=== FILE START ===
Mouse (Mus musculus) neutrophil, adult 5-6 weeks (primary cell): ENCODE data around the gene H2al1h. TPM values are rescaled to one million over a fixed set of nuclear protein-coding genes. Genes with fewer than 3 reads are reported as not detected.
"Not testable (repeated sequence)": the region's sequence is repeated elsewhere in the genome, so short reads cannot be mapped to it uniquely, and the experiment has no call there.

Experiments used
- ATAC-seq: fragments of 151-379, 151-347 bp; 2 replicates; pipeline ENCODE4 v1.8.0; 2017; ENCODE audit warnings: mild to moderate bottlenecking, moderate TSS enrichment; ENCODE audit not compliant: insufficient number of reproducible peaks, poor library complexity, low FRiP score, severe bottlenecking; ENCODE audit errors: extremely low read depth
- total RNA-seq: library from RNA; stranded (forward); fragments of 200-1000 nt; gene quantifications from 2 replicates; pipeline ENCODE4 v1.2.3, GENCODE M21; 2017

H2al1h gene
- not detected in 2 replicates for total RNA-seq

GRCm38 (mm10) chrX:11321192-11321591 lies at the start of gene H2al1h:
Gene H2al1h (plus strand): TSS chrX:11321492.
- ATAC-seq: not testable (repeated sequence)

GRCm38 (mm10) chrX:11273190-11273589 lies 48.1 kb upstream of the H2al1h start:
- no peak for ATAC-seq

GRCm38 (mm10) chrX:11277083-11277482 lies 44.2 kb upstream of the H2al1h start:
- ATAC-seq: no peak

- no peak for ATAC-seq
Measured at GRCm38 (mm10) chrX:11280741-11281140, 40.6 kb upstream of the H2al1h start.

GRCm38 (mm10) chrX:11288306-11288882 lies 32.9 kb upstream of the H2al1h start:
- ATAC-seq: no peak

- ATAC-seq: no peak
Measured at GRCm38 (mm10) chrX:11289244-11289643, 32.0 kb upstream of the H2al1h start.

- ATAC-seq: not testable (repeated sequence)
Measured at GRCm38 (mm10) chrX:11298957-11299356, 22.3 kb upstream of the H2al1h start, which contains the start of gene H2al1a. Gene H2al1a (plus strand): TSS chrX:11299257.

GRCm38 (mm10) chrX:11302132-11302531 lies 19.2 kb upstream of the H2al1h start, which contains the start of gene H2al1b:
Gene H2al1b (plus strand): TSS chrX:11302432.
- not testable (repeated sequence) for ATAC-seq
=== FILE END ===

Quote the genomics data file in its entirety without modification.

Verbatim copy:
Mouse (Mus musculus) neutrophil, adult 5-6 weeks (primary cell): ENCODE data around the gene H2al1h. TPM values are rescaled to one million over a fixed set of nuclear protein-coding genes. Genes with fewer than 3 reads are reported as not detected.
"Not testable (repeated sequence)": the region's sequence is repeated elsewhere in the genome, so short reads cannot be mapped to it uniquely, and the experiment has no call there.

Experiments used
- ATAC-seq: fragments of 151-379, 151-347 bp; 2 replicates; pipeline ENCODE4 v1.8.0; 2017; ENCODE audit warnings: mild to moderate bottlenecking, moderate TSS enrichment; ENCODE audit not compliant: insufficient number of reproducible peaks, poor library complexity, low FRiP score, severe bottlenecking; ENCODE audit errors: extremely low read depth
- total RNA-seq: library from RNA; stranded (forward); fragments of 200-1000 nt; gene quantifications from 2 replicates; pipeline ENCODE4 v1.2.3, GENCODE M21; 2017

H2al1h gene
- not detected in 2 replicates for total RNA-seq

GRCm38 (mm10) chrX:11321192-11321591 lies at the start of gene H2al1h:
Gene H2al1h (plus strand): TSS chrX:11321492.
- ATAC-seq: not testable (repeated sequence)

GRCm38 (mm10) chrX:11273190-11273589 lies 48.1 kb upstream of the H2al1h start:
- no peak for ATAC-seq

GRCm38 (mm10) chrX:11277083-11277482 lies 44.2 kb upstream of the H2al1h start:
- ATAC-seq: no peak

- no peak for ATAC-seq
Measured at GRCm38 (mm10) chrX:11280741-11281140, 40.6 kb upstream of the H2al1h start.

GRCm38 (mm10) chrX:11288306-11288882 lies 32.9 kb upstream of the H2al1h start:
- ATAC-seq: no peak

- ATAC-seq: no peak
Measured at GRCm38 (mm10) chrX:11289244-11289643, 32.0 kb upstream of the H2al1h start.

- ATAC-seq: not testable (repeated sequence)
Measured at GRCm38 (mm10) chrX:11298957-11299356, 22.3 kb upstream of the H2al1h start, which contains the start of gene H2al1a. Gene H2al1a (plus strand): TSS chrX:11299257.

GRCm38 (mm10) chrX:11302132-11302531 lies 19.2 kb upstream of the H2al1h start, which contains the start of gene H2al1b:
Gene H2al1b (plus strand): TSS chrX:11302432.
- not testable (repeated sequence) for ATAC-seq